16. spidergoat Valued Senior Member

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    Happens anyway with the same deity, doesn't it?
     
  17. Yazata Valued Senior Member

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    Not necessarily. It's possible to imagine that there is only one true 'God' but that it manifests in countless ways. Most contemporary Hindus believe something like that.

    That way religious differences can still be consistent with monotheism.

    I personally like polytheism and don't think of it as an inferior form of religiosity, as so many do in our monotheistic religious culture.

    In polytheism the many gods and goddesses are associated with particular aspects of reality. And it seems to me that experience shows that different aspects of reality often seem to operate at cross purposes. Storms (and the storm god) damage vegetation, the turf of a fertility goddess. Life and death, good and evil, disease and health, reason and passion, there are countless examples.

    In a sense it's the same God, since it all derives from the earlier stages of Hebrew mythology. All three religions accept the book of Genesis (even if the acceptance isn't always literal).

    But Christianity in particular has made changes in that conception that the other two religions can't accept.

    So if we describe God as the creator of Adam and Eve and the initiator of the mythical Flood, then all three religions will say, 'Yes, we believe in that God'. But if we describe God as the Trinity or as the deity that incarnated in Jesus Christ, both Judaism and Islam will say, 'No, we don't believe that'.

    If we describe God as the deity that revealed the Quran to Mohammed, then it would be Judaism and Christianity that say, 'No, we don't believe that'.

    But all three religions would still likely accept that it's the same God, arguing instead that the other two religions don't believe the correct doctrines about that God.
     
  18. sideshowbob Sorry, wrong number. Valued Senior Member

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    That doesn't follow. The Great Wall of China had more than one creator.
     
  19. Edont Knoff Registered Senior Member

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    I'm agnostic, but I see polytheism as the better choice, if a religion is needed - and I know that religions can help many people, so I don't see them as a bad thing per se.

    The benefit of polytheism that I see is a bigger chance for peace with other beliefs. If one already accepts the existence of many gods, it's easy to accept yet another one, or another interpretation of the known ones. This makes discussion between different believers easier, and allows compriomises, while the "this is the right one and the only one" doesn't allow any other opinion.

    To me polytheism is superior to monotheism due to this fact. It is more flexible, compromising, adaptable, and easier to personalize, because one can choose which god one wants to make to ones personal favorite.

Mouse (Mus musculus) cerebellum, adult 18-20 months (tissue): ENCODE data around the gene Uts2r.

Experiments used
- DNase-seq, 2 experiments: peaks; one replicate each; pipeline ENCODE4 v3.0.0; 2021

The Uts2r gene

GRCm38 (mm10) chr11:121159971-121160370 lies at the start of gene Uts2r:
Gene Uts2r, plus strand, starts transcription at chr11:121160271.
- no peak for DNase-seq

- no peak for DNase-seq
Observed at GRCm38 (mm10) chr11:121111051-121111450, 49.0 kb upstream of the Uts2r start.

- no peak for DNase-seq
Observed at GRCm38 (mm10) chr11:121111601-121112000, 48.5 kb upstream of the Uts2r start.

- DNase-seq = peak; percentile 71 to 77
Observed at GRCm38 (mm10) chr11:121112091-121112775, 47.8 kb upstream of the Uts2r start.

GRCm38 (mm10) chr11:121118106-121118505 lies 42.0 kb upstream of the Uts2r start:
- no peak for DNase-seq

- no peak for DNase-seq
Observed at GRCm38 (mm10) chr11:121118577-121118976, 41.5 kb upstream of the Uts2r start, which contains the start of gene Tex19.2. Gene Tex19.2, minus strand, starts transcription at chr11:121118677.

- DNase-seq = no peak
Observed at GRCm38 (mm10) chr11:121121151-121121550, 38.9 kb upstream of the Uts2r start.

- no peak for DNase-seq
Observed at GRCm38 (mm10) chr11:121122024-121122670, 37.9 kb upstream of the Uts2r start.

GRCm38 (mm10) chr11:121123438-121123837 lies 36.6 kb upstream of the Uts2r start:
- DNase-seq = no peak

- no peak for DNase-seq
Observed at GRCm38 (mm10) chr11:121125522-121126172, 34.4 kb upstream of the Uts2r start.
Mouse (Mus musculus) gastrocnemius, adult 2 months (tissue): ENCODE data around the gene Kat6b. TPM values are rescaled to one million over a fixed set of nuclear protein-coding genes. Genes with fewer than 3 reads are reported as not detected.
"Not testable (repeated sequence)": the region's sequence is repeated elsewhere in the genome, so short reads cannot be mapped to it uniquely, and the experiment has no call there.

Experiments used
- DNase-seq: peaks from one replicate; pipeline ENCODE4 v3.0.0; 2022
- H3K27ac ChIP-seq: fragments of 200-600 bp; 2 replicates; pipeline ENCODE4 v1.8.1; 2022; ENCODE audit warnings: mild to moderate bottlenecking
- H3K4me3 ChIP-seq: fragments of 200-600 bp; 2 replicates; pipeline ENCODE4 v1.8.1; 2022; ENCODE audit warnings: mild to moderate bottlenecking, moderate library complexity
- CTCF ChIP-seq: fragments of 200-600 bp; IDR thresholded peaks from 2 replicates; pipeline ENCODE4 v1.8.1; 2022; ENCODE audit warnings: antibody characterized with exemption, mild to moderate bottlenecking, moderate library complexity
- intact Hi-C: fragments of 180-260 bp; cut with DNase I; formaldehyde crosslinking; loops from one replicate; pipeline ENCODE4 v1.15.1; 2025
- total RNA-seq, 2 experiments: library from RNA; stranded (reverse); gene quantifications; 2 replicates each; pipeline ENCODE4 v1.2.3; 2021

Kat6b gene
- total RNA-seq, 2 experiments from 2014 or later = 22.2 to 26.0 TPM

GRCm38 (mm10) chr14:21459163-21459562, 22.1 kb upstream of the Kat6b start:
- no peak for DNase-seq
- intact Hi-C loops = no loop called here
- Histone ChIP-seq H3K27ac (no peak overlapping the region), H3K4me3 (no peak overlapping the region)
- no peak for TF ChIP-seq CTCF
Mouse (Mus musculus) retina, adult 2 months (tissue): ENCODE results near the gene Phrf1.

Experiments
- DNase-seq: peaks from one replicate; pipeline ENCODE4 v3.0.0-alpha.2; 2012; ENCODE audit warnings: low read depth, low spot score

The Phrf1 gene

My own belief is odd. I believe in a sort of "life force" which connects the things in the world, and is present in all objects, more in some, less in others. In a spiritual way, this force allows one to connect with other things, and it also strengthens connections if a being creates something - the created thing has a stronger bond to the creator than other things. Generally spoken, if someone works on something, or with something, the spiritual bond between them is getting stronger. Thus you can make lucky charms which work for you, but they won't work for anyone elsem because they are bond to you. (Nice use of placebo effect here, with a sort of reinforcement loop, because it requires to work on the charm and with the charm, to strengthen the bond. And the more you believe in it, the better it works

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    But, this force is no god. It doesn't think, it doesn't decide, it doesn't judge. It doesn't sent prophets and it doesn't make rules. It's just there. If we are interested, we can get in touch with it, but if not, well, it doesn't harm. There is no heaven or hell, so nothing to strive for or fear.
     
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  20. Yazata Valued Senior Member

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    So am I.

    I won't say that I prefer polytheism, but I do think that it has some positives. It certainly isn't the more primitive form of religiosity that so many theories of the development of religion (theories that always seem to arrive at Christianity as the highest form) have portrayed it as being.

    I agree. I'm not hostile towards religion. That's one of my biggest differences with the more aggressive and militant kind of atheists. There are forms of religiosity that I do loathe though. (The more legalistic forms of Islam come to mind.)

    Yeah, that's true. One might argue that monotheism has become more prevalent as time went on, not because it's a superior form of religiosity in philosophical, psychological or spiritual terms, but merely because it's less capable of coexisting with forms of belief that are different and thus more prone to trying to eliminate them.

    I have another reason as well for liking (but not actually believing in) polytheism. I like it because it seems more consistent with reality as I experience it. If we identify various abstract principles in reality, we often perceive them to not be entirely consistent and to be working at cross purposes with their own agendas. Polytheism personifies that perception.

    I don't think that's odd. I think that many people share similar intuitions. I used to feel the same way back in the 70's when I was experimenting with LSD and was interested in parapsychology. But I've gradually drifted towards a more physicalist view in these latter days.
     
  21. Jan Ardena Valued Senior Member

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    First examine the attributes of God, that all the major religions agree to.
    Things like: Supreme Being, Supreme Creator, Omniscience... etc
    You'll most probably find that underneath the cultural differences, and different societies, of since time immemorial, that people believe in one God.

    jan.
     
  22. timojin Valued Senior Member

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    Yes we have an ego and makes us self righteous, and in many cases religious carrier is a profession .
     
  23. spidergoat Valued Senior Member

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    Religions also have a huge part to play in creating sectarianism, it's not just a personal failure.